Following is an extract from Mind the Gap – a body of research conducted by PwC between October 2011 and April 2012 with senior executives from more than 20 energy, resources and mining services companies operating in Australia. Thirty chief executive officers, business unit leaders, vice-presidents and general managers were interviewed and asked to prioritise the root causes of skills shortages in their organisations.
The comforts of home
In contrast to workers in other countries, Australian workers have been unwilling to relocate on the promise of jobs in the resources sector, even to take up attractive and lucrative offers.
A vital issue for 88% of our interviewees was the reluctance of Australian workers to relocate for work. Figures from a DEEWR survey of recent engineering graduates revealed that few of them move interstate to take up employment. While more than half the graduating students indicated they were willing to work in remote or regional areas, only 11% took up employment in those parts of Australia. The rest stayed in the cities.
The trend is similar for tradespeople despite the higher pay they can receive from working in remote regions. In 2006 two-thirds of Australia’s tradespeople were employed in capital cities and only 2.5% of them worked in remote regions. In fact, there appears to be a shift in mining jobs away from remote areas and towards capital cities. From 1996 to 2006, there was a 10% reduction in the number of tradespeople employed in mining jobs in remote areas, and a 48% increase in the number of mining jobs in capital cities.
One interviewee described Australians as too “rich, fat and happy” to relocate for work. An extreme perspective, but one that underlines the reluctance which continues to hamper recruitment in the sector. Another interviewee said: “There’s no willingness to work in extreme conditions where mines can’t provide an environment that’s satisfactory”.
Provide incentives, remove obstacles
Government incentives and educational scholarships for people willing to relocate to remote areas to work and study in the resources industry should also be considered. The Australian Mines and Metals Association wants “enhanced incentives” to localise workforces in regional towns hit by high housing rent levels.42 The Association said there needed to be stronger policy decisions to support and co-ordinate regional development. Governments could help by abolishing stamp duty or by introducing concessions for people relocating to take on new job opportunities in regional mining communities – benefitting the industry and strengthening the community. Unfortunately, changes announced in the recent Federal Budget mean that fringe benefit tax breaks on Living Away from Home allowances will be wound back for both locals and foreigners unless they are legitimately keeping a second home. These changes create significant challenges for resources companies that rely on interstate moves for work purposes, as they may face additional employment costs, including payroll tax and additional superannuation costs.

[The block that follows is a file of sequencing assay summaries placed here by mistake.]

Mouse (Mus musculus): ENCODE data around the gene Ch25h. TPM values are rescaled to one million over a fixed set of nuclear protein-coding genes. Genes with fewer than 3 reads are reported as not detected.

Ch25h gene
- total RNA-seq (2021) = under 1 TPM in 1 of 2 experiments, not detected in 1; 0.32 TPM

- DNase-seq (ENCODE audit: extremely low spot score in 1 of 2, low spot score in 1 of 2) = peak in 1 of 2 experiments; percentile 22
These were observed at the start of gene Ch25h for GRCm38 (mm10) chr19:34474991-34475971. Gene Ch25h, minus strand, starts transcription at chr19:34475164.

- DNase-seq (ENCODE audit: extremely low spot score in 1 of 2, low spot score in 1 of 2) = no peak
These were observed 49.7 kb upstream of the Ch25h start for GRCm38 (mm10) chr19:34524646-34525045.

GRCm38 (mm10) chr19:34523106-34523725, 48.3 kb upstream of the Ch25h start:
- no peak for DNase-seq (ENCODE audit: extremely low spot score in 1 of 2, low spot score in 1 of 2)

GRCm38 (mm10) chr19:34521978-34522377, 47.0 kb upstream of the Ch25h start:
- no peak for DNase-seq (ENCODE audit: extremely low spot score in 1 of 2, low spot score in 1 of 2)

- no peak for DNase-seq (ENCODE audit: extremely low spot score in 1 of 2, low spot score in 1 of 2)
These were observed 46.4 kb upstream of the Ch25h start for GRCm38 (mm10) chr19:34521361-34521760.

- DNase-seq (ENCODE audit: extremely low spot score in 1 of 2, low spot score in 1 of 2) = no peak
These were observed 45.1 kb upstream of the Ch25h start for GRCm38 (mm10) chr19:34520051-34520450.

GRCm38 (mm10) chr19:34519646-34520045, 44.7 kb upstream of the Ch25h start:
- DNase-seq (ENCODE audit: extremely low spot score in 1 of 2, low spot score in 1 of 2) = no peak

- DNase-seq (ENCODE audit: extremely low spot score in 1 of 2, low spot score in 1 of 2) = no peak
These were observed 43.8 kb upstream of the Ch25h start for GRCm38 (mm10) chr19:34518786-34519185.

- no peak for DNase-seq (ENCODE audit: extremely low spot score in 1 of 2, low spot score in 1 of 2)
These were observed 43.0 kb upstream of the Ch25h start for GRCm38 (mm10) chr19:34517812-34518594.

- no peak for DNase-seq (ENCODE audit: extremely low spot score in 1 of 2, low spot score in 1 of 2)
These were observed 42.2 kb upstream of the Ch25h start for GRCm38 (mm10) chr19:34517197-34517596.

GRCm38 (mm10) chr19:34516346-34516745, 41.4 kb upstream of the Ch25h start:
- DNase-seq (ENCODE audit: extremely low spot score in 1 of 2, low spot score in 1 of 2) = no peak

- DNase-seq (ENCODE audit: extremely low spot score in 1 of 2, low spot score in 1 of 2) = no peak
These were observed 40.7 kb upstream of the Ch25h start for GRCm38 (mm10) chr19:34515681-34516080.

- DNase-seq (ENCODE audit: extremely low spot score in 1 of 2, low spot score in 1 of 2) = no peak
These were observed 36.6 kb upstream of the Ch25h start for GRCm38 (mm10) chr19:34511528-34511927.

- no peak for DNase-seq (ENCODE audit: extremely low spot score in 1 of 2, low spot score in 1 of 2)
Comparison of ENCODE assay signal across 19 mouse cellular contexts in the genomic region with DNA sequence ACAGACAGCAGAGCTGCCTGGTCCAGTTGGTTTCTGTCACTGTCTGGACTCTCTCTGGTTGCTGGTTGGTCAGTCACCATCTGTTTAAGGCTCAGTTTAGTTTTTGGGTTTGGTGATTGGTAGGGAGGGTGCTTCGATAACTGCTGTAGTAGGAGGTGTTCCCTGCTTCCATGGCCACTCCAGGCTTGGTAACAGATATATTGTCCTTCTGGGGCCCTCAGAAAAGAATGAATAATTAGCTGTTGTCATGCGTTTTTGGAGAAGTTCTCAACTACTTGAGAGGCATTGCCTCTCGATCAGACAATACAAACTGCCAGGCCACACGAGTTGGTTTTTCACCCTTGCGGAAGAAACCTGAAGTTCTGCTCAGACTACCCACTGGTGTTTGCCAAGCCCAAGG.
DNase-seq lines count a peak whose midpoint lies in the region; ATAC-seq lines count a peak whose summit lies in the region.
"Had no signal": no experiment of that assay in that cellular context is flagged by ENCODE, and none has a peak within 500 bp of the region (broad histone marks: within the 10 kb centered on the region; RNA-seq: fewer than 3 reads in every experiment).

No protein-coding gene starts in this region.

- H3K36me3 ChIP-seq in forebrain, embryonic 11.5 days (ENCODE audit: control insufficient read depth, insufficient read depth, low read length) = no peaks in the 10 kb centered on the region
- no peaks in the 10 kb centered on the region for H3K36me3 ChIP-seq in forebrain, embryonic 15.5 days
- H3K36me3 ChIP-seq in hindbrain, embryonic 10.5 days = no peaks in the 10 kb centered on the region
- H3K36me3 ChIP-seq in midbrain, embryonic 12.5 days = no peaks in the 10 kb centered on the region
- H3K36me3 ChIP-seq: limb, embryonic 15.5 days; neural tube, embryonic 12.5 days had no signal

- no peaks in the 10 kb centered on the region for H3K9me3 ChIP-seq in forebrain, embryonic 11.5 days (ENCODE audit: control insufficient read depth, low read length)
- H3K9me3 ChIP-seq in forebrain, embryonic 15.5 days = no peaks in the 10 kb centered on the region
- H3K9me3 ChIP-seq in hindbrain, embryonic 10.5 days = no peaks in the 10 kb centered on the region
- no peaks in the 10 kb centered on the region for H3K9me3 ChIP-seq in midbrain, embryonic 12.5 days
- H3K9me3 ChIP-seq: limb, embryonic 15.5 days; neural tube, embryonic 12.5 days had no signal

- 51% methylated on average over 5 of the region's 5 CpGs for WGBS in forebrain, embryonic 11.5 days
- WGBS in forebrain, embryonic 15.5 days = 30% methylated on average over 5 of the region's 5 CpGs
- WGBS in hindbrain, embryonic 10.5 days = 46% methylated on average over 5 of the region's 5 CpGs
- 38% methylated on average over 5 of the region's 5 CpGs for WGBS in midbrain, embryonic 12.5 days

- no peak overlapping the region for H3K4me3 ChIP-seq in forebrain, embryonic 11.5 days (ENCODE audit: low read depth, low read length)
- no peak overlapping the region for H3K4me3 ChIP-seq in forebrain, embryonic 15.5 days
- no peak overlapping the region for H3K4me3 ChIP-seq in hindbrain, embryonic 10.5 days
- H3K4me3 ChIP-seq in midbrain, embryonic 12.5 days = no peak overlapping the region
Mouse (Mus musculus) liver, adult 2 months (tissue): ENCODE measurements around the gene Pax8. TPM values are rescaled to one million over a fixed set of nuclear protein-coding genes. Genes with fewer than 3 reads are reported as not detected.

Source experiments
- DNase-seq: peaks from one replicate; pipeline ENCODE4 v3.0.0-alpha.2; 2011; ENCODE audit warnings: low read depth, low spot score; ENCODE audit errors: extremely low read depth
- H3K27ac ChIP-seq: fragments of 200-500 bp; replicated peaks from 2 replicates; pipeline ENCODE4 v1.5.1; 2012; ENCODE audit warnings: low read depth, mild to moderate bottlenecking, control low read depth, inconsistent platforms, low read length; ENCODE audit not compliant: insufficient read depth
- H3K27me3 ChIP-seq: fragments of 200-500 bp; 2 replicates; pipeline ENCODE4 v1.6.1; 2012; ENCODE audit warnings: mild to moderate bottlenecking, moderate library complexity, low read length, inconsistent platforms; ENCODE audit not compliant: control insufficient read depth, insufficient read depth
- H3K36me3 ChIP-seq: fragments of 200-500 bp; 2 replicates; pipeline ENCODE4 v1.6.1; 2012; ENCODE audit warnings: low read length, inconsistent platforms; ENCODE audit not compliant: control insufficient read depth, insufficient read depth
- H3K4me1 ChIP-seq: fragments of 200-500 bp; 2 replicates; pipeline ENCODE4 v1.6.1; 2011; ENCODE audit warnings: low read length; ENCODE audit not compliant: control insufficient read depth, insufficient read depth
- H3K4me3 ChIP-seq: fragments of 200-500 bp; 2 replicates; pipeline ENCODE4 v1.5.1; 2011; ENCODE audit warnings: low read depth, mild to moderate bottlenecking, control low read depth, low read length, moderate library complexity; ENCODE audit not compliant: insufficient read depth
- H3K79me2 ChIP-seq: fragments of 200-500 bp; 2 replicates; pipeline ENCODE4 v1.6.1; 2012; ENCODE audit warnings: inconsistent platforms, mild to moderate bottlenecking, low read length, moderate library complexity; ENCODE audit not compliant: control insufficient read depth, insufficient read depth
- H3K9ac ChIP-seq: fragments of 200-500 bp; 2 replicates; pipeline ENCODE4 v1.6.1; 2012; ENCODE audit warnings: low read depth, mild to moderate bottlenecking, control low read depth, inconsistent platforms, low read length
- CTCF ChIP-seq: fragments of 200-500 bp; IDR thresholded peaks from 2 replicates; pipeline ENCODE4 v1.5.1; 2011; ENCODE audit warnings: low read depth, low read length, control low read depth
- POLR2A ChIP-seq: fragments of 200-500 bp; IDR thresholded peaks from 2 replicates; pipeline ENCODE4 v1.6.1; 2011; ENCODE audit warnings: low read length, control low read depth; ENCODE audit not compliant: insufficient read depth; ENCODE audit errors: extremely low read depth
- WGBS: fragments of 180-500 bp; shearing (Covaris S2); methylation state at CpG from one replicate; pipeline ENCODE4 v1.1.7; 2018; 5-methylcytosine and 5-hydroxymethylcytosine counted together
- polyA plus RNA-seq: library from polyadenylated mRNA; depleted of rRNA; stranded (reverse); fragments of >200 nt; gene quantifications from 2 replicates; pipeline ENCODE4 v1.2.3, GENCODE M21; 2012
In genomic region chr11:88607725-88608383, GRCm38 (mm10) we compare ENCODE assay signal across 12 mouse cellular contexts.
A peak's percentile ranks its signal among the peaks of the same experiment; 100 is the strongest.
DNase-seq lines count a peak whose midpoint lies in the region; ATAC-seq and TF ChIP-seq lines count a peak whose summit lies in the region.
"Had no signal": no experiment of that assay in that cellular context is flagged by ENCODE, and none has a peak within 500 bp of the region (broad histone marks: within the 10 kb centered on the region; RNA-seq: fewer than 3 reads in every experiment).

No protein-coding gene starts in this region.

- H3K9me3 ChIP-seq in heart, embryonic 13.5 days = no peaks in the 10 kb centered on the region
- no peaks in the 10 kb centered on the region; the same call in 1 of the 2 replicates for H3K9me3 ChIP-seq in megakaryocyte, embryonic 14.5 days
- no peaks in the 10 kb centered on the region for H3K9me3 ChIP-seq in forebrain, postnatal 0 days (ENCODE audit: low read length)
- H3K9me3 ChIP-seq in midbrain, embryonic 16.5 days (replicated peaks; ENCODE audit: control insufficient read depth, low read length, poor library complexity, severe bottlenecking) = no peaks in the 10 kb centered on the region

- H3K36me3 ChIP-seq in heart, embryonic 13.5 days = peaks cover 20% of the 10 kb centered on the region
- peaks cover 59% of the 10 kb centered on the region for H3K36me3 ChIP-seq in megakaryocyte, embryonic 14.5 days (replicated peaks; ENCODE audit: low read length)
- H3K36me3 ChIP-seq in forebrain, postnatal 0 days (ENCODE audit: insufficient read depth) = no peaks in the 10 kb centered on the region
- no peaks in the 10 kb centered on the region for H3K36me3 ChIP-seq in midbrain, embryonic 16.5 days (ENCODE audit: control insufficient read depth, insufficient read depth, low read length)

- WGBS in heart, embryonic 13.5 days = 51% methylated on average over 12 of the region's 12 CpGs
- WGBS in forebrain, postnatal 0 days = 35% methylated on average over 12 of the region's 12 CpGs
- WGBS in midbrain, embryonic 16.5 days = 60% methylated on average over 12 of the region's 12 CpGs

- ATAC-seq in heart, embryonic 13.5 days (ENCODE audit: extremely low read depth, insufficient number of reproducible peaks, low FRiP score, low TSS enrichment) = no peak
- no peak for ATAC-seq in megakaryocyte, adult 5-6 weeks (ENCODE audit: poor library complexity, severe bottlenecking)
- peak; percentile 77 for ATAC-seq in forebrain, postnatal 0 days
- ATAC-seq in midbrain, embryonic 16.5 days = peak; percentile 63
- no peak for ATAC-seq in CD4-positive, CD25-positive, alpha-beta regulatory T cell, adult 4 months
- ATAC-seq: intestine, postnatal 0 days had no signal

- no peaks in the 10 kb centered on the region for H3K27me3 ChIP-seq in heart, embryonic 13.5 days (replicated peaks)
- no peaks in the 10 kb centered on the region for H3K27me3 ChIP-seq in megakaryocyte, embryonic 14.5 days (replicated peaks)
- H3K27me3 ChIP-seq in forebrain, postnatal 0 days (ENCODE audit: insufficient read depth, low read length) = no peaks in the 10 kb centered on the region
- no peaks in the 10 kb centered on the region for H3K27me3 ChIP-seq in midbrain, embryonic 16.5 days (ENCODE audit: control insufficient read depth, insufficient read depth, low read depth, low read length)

Invest to make commuting more attractive
With Australian’s reluctance to relocate for work, resources companies are making it more attractive for skilled workers to commute long distances to their place of work. An example is Oz Minerals, which is providing direct flights from Melbourne to Prominent Hill in South Australia, where workers live in a village with dining, medical and recreational facilities. Through FIFO, workers are offered the best of both worlds: “mining career, Melbourne life”.
More investment in regional infrastructure will be needed to extend FIFO operations and make FIFO more attractive to Australian workers. Large regional cities such as Wollongong, Geelong and Ballarat are well supported by universities and TAFE colleges offering courses related to the industry. These cities have relatively large populations of working age people and some, such as Ballarat, have a culture that closely associates itself with the resources sector. In these centres, airports could be extended, providing greater capacity to fly more people over longer distances to critical destinations. This also underlines the need for greater public/private partnerships to invest in the development of regional hubs.